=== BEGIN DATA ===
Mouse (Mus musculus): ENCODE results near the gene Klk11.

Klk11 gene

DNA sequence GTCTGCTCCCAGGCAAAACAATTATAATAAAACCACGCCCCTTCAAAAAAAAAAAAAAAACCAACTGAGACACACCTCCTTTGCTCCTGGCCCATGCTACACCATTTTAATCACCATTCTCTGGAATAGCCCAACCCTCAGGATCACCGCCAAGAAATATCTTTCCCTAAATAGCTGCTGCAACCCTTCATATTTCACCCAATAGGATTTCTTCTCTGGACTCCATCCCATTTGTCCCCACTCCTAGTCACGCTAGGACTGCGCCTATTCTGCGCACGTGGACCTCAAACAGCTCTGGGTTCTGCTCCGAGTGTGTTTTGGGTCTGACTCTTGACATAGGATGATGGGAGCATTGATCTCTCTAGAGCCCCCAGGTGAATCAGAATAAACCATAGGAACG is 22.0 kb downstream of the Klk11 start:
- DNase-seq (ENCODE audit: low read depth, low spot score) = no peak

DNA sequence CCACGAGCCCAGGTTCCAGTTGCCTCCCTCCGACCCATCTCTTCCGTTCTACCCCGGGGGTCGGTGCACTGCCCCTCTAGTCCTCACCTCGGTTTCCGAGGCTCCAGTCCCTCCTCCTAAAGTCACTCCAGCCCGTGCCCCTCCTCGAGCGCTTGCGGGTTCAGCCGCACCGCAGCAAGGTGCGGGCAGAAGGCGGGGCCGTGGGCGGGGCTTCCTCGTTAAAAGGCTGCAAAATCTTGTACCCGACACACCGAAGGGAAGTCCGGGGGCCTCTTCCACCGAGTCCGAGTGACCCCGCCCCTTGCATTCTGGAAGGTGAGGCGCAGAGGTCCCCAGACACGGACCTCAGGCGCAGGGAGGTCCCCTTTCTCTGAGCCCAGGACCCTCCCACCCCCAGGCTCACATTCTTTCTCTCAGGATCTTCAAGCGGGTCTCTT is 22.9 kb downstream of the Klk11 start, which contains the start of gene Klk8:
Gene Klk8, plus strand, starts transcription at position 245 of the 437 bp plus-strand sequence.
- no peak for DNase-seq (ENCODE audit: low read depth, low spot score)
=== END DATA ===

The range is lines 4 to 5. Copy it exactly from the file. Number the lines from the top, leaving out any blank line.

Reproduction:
- DNase-seq (ENCODE audit: low read depth, low spot score) = no peak

DNA sequence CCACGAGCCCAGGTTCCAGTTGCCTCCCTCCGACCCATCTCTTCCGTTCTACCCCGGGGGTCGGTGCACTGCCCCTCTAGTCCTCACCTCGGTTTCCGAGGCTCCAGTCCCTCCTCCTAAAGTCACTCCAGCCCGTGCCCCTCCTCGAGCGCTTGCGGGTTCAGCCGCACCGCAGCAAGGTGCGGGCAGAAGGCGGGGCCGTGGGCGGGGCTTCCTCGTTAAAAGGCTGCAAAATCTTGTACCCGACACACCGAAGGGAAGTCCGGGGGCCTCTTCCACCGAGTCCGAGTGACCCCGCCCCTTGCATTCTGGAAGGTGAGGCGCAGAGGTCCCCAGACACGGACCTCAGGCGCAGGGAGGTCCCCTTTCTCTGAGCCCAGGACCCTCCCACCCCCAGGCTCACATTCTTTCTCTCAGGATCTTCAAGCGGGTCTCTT is 22.9 kb downstream of the Klk11 start, which contains the start of gene Klk8: